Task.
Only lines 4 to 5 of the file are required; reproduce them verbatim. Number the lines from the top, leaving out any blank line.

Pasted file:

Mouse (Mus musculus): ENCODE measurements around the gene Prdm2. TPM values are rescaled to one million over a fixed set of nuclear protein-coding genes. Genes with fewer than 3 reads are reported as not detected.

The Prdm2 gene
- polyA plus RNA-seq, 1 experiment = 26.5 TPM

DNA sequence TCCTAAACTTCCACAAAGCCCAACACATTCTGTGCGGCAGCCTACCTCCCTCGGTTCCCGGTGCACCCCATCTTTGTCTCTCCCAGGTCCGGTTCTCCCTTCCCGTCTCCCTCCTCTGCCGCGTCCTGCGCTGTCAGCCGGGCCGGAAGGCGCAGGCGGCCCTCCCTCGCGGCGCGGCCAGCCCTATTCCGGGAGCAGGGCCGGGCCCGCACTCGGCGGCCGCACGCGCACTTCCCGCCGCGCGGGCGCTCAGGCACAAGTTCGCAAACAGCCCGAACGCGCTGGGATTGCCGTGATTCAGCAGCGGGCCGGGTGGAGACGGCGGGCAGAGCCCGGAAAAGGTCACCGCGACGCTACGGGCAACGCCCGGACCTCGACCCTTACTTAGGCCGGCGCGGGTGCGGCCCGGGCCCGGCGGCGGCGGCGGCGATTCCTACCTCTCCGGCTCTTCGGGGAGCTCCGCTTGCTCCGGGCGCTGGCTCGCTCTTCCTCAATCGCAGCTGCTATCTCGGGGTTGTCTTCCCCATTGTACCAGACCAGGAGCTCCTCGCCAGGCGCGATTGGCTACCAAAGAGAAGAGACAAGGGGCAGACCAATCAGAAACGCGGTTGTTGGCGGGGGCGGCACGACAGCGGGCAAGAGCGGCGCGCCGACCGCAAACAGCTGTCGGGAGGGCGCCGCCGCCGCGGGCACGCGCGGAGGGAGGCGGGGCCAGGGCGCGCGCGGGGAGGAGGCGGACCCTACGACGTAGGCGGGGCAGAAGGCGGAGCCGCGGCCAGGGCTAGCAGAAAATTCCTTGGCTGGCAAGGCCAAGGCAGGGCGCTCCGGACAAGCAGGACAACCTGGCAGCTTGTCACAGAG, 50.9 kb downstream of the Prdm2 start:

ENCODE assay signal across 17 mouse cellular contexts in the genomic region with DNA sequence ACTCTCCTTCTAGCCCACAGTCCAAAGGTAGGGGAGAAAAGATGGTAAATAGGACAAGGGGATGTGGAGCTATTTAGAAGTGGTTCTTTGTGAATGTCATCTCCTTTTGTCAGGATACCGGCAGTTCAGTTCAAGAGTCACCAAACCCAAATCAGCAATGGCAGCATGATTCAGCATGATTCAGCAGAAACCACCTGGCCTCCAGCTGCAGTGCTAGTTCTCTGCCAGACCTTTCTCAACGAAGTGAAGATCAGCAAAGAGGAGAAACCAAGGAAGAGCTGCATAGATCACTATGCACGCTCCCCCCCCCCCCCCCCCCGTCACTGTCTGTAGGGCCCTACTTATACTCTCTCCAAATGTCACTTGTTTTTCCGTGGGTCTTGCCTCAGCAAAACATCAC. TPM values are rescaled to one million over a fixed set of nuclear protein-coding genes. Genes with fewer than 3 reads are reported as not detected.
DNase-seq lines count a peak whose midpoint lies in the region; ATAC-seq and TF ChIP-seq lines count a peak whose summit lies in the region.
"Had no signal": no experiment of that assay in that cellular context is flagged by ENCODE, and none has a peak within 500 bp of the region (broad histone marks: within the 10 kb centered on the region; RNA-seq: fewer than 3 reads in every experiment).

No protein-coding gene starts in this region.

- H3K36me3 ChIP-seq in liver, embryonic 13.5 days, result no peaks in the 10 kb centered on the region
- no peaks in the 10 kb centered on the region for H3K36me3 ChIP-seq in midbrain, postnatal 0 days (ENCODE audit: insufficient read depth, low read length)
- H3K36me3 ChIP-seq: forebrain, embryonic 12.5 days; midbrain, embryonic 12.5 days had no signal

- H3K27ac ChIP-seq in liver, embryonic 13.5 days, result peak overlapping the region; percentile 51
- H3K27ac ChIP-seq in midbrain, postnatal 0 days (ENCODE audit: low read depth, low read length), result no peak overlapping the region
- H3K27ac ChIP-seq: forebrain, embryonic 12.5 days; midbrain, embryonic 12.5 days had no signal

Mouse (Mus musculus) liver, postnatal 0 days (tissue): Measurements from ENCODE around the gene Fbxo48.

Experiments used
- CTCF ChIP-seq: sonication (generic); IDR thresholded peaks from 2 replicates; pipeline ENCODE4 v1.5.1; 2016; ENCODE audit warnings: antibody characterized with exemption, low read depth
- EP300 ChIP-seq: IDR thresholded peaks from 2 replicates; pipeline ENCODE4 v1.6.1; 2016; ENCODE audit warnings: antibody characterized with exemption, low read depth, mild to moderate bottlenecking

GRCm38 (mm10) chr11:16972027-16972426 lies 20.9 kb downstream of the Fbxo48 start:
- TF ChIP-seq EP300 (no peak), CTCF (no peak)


DNA sequence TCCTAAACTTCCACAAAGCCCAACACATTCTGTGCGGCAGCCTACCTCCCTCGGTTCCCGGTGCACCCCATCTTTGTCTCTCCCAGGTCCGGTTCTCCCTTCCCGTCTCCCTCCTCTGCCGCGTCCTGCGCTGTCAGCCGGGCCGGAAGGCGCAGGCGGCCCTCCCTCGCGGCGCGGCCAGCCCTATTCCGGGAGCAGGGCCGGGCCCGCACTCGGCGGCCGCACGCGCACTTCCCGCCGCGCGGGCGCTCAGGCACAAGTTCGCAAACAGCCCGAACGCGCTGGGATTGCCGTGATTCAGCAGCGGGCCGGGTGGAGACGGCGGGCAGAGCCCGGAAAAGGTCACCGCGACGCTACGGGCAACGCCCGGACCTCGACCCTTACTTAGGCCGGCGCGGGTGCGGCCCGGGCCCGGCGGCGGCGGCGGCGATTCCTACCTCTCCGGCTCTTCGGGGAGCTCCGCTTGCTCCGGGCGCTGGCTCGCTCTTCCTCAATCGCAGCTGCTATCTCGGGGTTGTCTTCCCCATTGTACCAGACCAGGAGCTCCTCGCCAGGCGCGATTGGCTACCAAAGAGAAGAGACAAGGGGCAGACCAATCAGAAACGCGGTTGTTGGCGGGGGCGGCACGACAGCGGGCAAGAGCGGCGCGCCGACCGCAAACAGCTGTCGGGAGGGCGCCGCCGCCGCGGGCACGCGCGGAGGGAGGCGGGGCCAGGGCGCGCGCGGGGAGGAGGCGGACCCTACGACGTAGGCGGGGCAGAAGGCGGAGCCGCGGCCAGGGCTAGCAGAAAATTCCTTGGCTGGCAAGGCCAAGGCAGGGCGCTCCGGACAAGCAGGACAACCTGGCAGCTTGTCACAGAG, 50.9 kb downstream of the Prdm2 start:

ENCODE assay signal across 17 mouse cellular contexts in the genomic region with DNA sequence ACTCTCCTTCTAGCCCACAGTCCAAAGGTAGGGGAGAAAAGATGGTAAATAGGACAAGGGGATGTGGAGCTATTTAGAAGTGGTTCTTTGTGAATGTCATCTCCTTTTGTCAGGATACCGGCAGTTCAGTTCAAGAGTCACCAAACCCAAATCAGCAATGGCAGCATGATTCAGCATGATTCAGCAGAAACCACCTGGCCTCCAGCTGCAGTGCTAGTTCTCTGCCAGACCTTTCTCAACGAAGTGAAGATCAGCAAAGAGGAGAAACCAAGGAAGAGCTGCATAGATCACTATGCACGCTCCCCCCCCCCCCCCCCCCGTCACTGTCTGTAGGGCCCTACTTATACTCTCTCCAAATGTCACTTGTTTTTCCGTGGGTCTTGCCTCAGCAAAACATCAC. TPM values are rescaled to one million over a fixed set of nuclear protein-coding genes. Genes with fewer than 3 reads are reported as not detected.